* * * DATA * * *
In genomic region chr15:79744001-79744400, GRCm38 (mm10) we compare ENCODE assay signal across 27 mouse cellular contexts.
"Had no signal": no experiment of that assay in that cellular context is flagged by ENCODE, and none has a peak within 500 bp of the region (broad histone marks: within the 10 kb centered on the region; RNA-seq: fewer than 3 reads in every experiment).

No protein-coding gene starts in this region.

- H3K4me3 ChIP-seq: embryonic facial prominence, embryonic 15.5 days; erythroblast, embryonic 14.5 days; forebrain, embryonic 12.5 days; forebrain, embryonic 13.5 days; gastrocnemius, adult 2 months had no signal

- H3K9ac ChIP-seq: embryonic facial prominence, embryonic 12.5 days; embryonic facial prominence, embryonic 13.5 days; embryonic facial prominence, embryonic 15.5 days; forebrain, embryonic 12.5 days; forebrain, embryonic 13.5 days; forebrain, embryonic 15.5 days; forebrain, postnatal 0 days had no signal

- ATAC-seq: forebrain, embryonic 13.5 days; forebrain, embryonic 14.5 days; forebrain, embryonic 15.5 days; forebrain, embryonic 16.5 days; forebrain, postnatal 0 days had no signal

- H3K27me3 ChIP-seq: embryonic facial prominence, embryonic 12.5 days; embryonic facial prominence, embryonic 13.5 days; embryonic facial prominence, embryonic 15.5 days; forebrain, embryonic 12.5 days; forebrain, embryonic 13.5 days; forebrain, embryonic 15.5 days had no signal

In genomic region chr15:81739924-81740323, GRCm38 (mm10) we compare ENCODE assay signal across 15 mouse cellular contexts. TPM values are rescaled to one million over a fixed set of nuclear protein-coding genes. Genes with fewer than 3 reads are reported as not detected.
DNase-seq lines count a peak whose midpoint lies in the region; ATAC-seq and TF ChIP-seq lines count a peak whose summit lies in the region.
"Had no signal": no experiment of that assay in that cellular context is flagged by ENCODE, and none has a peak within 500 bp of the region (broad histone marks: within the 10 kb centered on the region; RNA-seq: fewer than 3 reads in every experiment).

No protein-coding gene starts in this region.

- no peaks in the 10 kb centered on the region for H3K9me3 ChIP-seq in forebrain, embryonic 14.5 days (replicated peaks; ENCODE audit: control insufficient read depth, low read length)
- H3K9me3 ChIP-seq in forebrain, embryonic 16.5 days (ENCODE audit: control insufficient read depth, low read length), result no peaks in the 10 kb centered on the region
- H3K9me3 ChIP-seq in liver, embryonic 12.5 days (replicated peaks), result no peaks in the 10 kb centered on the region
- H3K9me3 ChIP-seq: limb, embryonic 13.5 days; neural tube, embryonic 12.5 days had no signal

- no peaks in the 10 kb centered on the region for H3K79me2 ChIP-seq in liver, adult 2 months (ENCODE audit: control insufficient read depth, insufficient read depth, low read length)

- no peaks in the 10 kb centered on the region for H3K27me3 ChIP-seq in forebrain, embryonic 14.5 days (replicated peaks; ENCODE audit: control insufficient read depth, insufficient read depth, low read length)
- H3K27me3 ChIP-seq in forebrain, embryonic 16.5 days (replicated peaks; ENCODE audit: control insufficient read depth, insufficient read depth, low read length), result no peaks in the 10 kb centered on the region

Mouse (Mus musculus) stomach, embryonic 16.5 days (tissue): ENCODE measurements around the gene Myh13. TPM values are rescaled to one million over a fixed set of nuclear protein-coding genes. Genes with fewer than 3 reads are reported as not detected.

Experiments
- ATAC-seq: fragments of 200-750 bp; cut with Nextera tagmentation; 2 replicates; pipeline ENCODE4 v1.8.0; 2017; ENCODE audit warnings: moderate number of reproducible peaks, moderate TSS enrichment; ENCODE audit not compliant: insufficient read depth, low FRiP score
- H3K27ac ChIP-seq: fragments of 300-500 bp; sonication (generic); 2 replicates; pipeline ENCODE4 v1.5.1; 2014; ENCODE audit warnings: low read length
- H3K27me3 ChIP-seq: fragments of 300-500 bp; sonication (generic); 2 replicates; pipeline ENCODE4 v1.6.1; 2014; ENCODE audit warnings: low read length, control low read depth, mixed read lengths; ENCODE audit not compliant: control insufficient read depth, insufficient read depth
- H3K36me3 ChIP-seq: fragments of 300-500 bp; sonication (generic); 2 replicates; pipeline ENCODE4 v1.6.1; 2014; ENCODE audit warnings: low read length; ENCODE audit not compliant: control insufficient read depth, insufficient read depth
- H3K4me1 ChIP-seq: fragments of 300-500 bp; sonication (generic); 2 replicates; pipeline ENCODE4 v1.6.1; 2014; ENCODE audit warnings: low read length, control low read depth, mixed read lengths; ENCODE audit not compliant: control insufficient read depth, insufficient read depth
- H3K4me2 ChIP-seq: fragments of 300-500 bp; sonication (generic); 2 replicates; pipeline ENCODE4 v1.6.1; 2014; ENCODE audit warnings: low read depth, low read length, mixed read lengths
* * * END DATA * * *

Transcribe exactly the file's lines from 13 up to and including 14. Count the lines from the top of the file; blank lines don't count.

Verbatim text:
- H3K9me3 ChIP-seq in forebrain, embryonic 16.5 days (ENCODE audit: control insufficient read depth, low read length), result no peaks in the 10 kb centered on the region
- H3K9me3 ChIP-seq in liver, embryonic 12.5 days (replicated peaks), result no peaks in the 10 kb centered on the region